In Short: We still think the bias on Treasury yields is upward


Federated’s fixed-income duration committee has voted to remain short duration for much the same reasons as we did last month: U.S. and global growth have improved, financial conditions are stimulative, the Fed and European Central Bank (ECB) remain on track to reduce extraordinary monetary stimulus and tax cuts appear likely later this fall or early next year.

That said, there are some noteworthy near-term hurdles. Washington faces a September showdown over the budget and increasing the debt ceiling, which may create market volatility. We believe the devastation from Hurricane Harvey could help Congress avoid a government shutdown in order to keep FEMA and flood insurance funds flowing to Texas and Louisiana. House conservatives may demand spending restraint in exchange for increasing the debt ceiling and some political deal-making may be required. Yet, we expect the ceiling will be raised without long-lasting negative consequences.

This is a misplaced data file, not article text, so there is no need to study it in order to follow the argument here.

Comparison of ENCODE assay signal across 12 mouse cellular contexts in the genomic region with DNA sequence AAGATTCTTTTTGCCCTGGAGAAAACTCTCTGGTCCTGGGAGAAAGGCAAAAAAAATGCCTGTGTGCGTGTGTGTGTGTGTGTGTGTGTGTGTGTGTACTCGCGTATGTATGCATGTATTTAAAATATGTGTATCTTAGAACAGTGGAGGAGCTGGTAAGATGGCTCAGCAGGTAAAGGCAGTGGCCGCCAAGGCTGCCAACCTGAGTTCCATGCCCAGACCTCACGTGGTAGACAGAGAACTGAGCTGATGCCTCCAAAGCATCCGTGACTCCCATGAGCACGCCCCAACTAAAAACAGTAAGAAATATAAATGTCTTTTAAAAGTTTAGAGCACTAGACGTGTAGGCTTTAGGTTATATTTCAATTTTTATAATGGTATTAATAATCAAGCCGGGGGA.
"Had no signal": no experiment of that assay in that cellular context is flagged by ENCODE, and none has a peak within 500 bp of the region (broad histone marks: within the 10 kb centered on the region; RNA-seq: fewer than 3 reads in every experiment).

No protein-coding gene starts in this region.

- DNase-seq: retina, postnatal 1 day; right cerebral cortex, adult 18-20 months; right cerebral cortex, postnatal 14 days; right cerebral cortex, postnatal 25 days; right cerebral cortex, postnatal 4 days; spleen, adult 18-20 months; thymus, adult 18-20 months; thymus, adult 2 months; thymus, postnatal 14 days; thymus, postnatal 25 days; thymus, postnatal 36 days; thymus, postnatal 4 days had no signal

Looking beyond the next month, inflation here and abroad remains too low, reinforcing caution at the Fed and ECB and likely limiting the degree to which Treasury yields rise. But as outlined above, we continue to think the macro arguments favor an uptrend over a downtrend.